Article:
After this eye-opening experience, I realized that the healthcare industry is already heavily disrupted. How are we possibly able to change this? Let’s start off by taking a “Connect, Create and Cure for the world” challenge to all practitioners, entrepreneurs, docpreneurs, patients, and all those people that are willing to positively influence the global healthcare system. We could define it as a social experiment that helps us -the consumers- get better care, allows innovators to deliver their products in a more timely fashion, and adds transparency to the overall cost structure.
Imagine taking a particular disease state as a starting point – say diabetes. From here, we would need patients to volunteer. They would wear a MyBasis watch to track activity, temperature, sleep, and perspiration. Sleep patterns would be extrapolated by Sleepio. Blood sugar measurements would be tracked with iBGstar, and weight recorded with Vitadock or Withings. They would fight for their lab data to track A1C tests and record their drug intake.
And now taking out the “woulds” and shifting to actual “needs”.
We need a virtual care team that monitors results, makes sense of the data, talks to the patient to improve his or her lifestyle, and most importantly: empowers and educates.
We need a community pharmacy that knows this patient as a person and not as a number.
We need entrepreneurs and hackers that offer up their tools to build this community-based virtual expert care routing system, and that are placed on a geeks-on-a-ship in international waters to make sure that no governmental privacy regulation applies to this data. By doing so, anybody can have the necessary access to improve and build on adding services, thereby supporting this community care team, and most importantly the patient.
We need financial gurus that can help bring full transparency to the cost structure of this care.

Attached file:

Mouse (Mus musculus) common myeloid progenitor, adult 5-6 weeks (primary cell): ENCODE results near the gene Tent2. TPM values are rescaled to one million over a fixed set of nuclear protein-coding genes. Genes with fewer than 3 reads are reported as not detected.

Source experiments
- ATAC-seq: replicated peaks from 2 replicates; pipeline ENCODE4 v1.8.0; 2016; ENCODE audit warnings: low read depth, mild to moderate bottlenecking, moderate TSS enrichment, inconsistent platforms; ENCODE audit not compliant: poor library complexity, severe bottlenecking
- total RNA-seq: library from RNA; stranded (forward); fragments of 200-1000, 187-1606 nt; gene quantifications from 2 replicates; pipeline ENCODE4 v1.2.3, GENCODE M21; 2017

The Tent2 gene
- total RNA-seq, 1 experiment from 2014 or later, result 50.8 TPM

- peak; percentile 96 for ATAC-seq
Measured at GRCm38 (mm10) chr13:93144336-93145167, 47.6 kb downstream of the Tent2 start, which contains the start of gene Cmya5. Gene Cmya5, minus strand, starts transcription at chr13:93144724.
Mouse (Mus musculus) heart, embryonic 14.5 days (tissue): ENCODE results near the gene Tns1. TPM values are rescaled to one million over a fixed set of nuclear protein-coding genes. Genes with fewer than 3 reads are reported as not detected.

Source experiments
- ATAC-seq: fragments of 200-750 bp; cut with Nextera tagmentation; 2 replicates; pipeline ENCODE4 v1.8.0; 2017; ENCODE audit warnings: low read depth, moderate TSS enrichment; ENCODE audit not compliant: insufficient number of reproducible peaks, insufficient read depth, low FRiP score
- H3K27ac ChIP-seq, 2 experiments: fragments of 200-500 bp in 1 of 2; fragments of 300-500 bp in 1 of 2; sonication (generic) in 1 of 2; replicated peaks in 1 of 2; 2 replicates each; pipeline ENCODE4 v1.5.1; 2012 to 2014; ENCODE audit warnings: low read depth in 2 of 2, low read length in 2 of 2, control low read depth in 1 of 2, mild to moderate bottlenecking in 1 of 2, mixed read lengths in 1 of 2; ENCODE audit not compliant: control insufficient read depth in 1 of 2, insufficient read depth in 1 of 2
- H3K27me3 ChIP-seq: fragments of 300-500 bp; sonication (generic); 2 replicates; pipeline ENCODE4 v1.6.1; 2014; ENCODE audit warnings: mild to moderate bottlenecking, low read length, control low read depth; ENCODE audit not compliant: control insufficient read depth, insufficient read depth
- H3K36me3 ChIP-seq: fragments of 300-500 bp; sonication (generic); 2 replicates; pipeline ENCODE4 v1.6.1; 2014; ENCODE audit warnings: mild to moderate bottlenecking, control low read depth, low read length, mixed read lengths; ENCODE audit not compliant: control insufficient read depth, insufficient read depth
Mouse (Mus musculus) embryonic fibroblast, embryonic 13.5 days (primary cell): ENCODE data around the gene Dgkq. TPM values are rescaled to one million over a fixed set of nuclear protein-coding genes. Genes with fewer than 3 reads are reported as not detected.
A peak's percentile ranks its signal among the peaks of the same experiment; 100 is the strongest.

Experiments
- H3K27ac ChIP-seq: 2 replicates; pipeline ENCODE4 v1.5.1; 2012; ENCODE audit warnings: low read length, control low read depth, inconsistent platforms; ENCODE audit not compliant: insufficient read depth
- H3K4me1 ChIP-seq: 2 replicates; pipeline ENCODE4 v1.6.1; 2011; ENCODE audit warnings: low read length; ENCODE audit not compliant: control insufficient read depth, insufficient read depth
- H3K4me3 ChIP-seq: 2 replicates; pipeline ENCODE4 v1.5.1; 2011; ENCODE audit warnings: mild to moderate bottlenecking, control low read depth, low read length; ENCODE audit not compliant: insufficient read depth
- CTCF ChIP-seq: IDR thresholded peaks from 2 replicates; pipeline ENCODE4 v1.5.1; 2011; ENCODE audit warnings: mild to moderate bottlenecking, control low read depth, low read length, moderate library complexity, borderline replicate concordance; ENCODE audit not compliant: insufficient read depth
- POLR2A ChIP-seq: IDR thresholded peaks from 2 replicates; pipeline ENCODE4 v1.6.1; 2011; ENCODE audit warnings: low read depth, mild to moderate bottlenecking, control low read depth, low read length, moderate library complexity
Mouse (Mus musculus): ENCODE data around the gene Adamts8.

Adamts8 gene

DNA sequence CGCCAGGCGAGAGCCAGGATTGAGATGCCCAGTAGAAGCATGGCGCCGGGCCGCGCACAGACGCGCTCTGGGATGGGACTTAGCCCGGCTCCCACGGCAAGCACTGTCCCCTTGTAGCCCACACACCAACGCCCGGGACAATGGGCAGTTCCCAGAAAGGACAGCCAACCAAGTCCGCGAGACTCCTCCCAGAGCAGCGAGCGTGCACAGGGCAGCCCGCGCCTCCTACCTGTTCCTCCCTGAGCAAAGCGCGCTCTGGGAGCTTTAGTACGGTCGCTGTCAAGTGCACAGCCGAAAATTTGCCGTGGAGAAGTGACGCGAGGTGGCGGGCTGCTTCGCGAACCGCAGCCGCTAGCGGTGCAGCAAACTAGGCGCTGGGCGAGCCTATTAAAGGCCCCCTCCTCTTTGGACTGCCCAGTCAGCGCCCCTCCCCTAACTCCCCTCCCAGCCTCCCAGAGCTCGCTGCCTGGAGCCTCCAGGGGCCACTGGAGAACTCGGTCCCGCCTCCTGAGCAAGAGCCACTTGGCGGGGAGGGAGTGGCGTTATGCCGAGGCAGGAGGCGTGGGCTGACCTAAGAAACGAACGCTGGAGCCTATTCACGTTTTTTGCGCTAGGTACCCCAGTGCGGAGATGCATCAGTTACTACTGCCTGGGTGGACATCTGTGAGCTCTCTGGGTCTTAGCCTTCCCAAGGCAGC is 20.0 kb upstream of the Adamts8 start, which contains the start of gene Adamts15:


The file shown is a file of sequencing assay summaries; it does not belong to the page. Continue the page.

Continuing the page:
Far-fetched and futuristic? Maybe. Though keep in mind: unless we re-imagine healthcare from the ground-up, we will be basking in a pitiful and conventional legacy for many years to come.
This is not a call to action focused on killing existing institutions, legacy regulations and many years of human habits. It’s a call to think differently about global healthcare in a DIT (do-it-together) kind of way.
Who is ready?
Eugene Borukhovich currently serves as a CEO of Initium Consulting Group B.V. which is an Amsterdam-based, pre-eminent boutique service provider of the knowledge expertise to the healthcare and private equity industries. He has previously served as a VP & CIO of International at a Fortune 15 Pharmacy Benefit Management company with the last 2.5 years working with European clients and vendors to launch new and innovative healthcare products. He is also the founder and a community organizer of Health 2.0 NYC & Health 2.0 Amsterdam and has been a pioneer in healthcare consumerism and open health data.
From Jan, 2009 through Feb, 2010, Eugene was a partner in a healthcare startup, HealthWorldWeb, which was sold to Healthgrades in the summer of 2010. Eugene enjoys mentoring startups in programs such as BluePrintHealth and an avid blogger about innovation, private equity, healthcare and startups. He can be found at @HealthEugene or http://MyReal360.com.